FinTech lenders follow banks in an uncertain economy
With a slew of earnings reports in the rearview mirror and on the horizon, whether from big banks, payment networks or digital newcomers, a few common themes and conversations dominate.
Among them: The state of the consumer, and by extension the credit landscape.
Individuals, of course, have been spending throughout the inflation that has characterized 2022. Many banks, as we have studied, have built up provisions for loan losses on their books.
Most notable was JPMorgan, which established a reserve of $902 million. Bank of America took a much smaller reserve in the quarter, $30 million. LendingClub said last month that it had surpassed 4 million members.
We’ll know a lot more about whether the practice of taking reservations will be anecdotal or a broader trend in the coming weeks as the world’s Visas, Mastercards and LendingClubs release their own findings and commentary.
But as i2c President Jim McCarthy told PYMNTS as part of his own recent observations on the shape of things to come: “For the FinTech community, at large, it will be interesting to see how they manage these big shifts in the macroeconomic climate,” he said. Companies rooted in the buy now, pay later (BNPL) space can provide insight into how macroeconomic pressures not seen in decades may impact consumers and the FinTechs that serve them.
For our part, the latest personal loan app provider rankings help show the growing popularity of online loan models themselves.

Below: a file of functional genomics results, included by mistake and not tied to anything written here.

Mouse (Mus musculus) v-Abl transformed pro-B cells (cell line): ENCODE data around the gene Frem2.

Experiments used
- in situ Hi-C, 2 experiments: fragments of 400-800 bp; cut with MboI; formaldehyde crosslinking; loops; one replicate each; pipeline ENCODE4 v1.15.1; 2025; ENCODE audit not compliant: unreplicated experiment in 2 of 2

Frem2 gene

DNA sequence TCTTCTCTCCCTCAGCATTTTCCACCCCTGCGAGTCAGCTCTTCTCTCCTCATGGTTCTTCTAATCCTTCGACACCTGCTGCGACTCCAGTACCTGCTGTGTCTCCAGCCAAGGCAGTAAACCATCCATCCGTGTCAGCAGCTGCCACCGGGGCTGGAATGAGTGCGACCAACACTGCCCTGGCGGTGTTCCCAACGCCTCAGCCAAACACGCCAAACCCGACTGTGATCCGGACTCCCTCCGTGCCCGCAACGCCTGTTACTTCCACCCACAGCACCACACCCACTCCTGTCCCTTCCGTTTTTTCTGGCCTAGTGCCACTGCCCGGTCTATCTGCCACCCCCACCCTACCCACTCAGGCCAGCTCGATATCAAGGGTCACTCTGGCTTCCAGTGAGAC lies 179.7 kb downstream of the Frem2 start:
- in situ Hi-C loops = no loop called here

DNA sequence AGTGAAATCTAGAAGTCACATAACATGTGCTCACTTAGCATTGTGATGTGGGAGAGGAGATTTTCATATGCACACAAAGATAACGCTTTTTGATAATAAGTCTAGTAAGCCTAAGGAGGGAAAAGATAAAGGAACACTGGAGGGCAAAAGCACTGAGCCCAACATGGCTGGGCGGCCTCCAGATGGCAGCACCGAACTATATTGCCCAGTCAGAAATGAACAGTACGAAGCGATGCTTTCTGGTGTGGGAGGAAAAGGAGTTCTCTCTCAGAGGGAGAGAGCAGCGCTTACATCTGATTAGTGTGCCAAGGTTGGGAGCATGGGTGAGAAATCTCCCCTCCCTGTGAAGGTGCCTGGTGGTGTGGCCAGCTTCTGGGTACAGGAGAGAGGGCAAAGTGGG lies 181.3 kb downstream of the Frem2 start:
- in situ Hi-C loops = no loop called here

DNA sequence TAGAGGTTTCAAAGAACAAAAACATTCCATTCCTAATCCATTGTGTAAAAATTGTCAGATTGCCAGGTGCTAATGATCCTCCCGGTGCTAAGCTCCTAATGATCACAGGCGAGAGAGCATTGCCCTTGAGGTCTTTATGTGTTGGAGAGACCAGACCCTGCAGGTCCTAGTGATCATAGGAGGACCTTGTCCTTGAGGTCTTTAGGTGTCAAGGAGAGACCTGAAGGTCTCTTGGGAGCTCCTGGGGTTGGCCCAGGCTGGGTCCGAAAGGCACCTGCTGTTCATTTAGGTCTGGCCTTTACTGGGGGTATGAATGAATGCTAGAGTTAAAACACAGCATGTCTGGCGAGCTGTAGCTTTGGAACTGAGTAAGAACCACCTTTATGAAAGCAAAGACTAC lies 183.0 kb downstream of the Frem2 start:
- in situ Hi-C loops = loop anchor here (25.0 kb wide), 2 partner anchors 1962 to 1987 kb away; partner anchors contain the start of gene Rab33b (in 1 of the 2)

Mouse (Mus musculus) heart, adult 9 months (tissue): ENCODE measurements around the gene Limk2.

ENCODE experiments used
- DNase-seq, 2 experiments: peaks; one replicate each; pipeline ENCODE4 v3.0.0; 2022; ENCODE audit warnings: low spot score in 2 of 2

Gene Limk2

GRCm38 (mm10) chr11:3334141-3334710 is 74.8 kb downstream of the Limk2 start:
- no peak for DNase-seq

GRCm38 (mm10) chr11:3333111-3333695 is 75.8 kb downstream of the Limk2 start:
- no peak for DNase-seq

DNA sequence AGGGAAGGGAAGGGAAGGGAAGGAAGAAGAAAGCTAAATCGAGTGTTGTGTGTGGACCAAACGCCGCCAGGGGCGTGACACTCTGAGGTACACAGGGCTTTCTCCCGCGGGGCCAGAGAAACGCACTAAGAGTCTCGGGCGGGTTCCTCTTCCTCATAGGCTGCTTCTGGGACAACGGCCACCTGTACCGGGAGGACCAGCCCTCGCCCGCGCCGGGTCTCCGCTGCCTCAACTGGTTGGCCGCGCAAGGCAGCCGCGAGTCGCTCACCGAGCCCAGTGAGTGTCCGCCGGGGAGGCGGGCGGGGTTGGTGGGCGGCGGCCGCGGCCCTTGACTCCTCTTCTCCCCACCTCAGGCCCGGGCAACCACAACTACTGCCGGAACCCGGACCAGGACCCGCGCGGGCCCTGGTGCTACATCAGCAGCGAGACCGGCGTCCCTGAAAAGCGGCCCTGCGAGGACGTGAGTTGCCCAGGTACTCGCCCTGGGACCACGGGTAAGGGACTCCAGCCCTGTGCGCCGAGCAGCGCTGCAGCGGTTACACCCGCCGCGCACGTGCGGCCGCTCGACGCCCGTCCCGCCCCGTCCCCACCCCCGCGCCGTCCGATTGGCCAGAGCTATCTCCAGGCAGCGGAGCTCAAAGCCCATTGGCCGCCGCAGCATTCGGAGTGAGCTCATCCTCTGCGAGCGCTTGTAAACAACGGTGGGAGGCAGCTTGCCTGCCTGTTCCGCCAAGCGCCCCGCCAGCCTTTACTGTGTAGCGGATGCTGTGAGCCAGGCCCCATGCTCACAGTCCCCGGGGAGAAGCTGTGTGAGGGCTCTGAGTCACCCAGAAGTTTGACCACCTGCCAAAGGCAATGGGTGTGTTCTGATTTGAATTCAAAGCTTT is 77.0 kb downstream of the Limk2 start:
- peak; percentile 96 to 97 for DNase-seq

Read also: Personal Loan App Provider Ranking Sees Competitors Hold Positions
Some scattered stats show the embrace widening, like for example, SoFi added 523,000 members in its fourth quarter.
Artificial intelligence (AI) lending platform Upstart Holdings released fourth-quarter results earlier this year that showed triple-digit revenue gains.
Read also: AI Lending Platform Upstart Surpasses Earnings Estimates, Sees Stock Rise
You get the picture. But earnings results are rear-view mirror snapshots. If we take the performance of the FinTech IPO index as a barometer, the outlook, or at least the expectations (of investors) are less optimistic about what lies ahead. Since last week, this index, which contains companies like Open Lending and MoneyLion, is down around 27% in 2022 alone.
Read more: FinTech IPO index braces for further turmoil as Q1 earnings season kicks off
Global phenomenon, too
And of course, the phenomenon of online loans is not limited to the United States. Paytm also saw triple-digit growth in its lending business. The $1.9 million in loan disbursements in January, with year-on-year (YoY) growth of 331%.
We’ll get a sense of how good (or maybe not so good) high tech, AI, and machine-driven models are in FinTech lending in these uncharted macro waters.
But even how and what technology to extend lending across digital channels could change.
Last month, the U.S. Department of Commerce’s National Institute of Standards and Technology (NIST) released a draft of its “AI Risk Management Framework” — and the comment period ends at end of this month.
According to NIST’s draft commentary: “AI risks and impacts that are not well defined or properly understood are difficult to measure quantitatively or qualitatively. The presence of third-party data or systems can also complicate risk measurement. Those trying to measure the negative impact on a population may not know that certain demographic groups may be harmed differently than others.
Where do we go from here? At the moment it is not clear.
Read more: Commerce Department’s NIST Unit Seeks Comments on Draft AI Rules for the Financial Sector